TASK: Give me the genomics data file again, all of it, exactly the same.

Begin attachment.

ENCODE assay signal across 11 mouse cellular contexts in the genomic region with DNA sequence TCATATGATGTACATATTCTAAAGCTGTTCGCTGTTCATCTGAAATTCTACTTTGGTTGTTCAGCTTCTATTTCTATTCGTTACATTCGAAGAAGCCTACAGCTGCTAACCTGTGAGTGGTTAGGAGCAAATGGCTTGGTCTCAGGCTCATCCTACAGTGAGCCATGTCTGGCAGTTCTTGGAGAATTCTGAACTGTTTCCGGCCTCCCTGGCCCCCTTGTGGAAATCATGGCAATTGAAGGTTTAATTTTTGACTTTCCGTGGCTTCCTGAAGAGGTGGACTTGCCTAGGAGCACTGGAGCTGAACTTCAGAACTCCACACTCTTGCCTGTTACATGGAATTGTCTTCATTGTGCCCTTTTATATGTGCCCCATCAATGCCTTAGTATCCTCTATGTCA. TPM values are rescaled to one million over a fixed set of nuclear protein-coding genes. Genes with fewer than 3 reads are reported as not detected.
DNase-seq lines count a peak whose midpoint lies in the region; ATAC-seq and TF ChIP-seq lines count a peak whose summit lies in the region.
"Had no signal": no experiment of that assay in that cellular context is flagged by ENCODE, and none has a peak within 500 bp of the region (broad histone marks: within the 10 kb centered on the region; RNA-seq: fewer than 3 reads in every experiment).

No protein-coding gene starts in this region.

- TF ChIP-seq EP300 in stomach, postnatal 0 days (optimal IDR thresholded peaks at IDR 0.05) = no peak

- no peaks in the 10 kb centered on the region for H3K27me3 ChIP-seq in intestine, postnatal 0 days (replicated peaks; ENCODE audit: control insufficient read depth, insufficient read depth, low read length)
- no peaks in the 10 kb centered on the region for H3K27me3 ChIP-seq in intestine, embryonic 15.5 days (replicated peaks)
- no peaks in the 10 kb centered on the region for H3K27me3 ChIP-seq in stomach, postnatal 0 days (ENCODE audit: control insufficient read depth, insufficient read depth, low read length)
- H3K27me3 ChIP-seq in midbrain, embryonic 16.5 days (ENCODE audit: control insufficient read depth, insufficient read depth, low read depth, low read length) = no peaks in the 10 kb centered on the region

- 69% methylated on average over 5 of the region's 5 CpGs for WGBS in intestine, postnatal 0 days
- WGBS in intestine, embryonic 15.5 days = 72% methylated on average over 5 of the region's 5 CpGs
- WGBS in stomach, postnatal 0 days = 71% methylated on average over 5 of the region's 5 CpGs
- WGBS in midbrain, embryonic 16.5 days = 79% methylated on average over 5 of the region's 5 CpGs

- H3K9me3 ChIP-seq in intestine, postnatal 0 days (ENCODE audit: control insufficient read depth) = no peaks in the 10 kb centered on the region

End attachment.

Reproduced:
ENCODE assay signal across 11 mouse cellular contexts in the genomic region with DNA sequence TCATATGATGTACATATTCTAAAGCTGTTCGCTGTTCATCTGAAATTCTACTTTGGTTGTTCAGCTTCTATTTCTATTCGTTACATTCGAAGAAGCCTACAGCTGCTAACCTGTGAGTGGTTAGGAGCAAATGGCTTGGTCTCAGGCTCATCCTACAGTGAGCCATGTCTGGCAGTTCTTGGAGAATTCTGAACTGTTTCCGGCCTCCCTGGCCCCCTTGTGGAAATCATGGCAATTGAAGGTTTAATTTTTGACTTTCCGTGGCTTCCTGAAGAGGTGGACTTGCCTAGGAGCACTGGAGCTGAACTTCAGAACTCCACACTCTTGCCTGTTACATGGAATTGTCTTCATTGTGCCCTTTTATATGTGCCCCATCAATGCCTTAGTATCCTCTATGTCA. TPM values are rescaled to one million over a fixed set of nuclear protein-coding genes. Genes with fewer than 3 reads are reported as not detected.
DNase-seq lines count a peak whose midpoint lies in the region; ATAC-seq and TF ChIP-seq lines count a peak whose summit lies in the region.
"Had no signal": no experiment of that assay in that cellular context is flagged by ENCODE, and none has a peak within 500 bp of the region (broad histone marks: within the 10 kb centered on the region; RNA-seq: fewer than 3 reads in every experiment).

No protein-coding gene starts in this region.

- TF ChIP-seq EP300 in stomach, postnatal 0 days (optimal IDR thresholded peaks at IDR 0.05) = no peak

- no peaks in the 10 kb centered on the region for H3K27me3 ChIP-seq in intestine, postnatal 0 days (replicated peaks; ENCODE audit: control insufficient read depth, insufficient read depth, low read length)
- no peaks in the 10 kb centered on the region for H3K27me3 ChIP-seq in intestine, embryonic 15.5 days (replicated peaks)
- no peaks in the 10 kb centered on the region for H3K27me3 ChIP-seq in stomach, postnatal 0 days (ENCODE audit: control insufficient read depth, insufficient read depth, low read length)
- H3K27me3 ChIP-seq in midbrain, embryonic 16.5 days (ENCODE audit: control insufficient read depth, insufficient read depth, low read depth, low read length) = no peaks in the 10 kb centered on the region

- 69% methylated on average over 5 of the region's 5 CpGs for WGBS in intestine, postnatal 0 days
- WGBS in intestine, embryonic 15.5 days = 72% methylated on average over 5 of the region's 5 CpGs
- WGBS in stomach, postnatal 0 days = 71% methylated on average over 5 of the region's 5 CpGs
- WGBS in midbrain, embryonic 16.5 days = 79% methylated on average over 5 of the region's 5 CpGs

- H3K9me3 ChIP-seq in intestine, postnatal 0 days (ENCODE audit: control insufficient read depth) = no peaks in the 10 kb centered on the region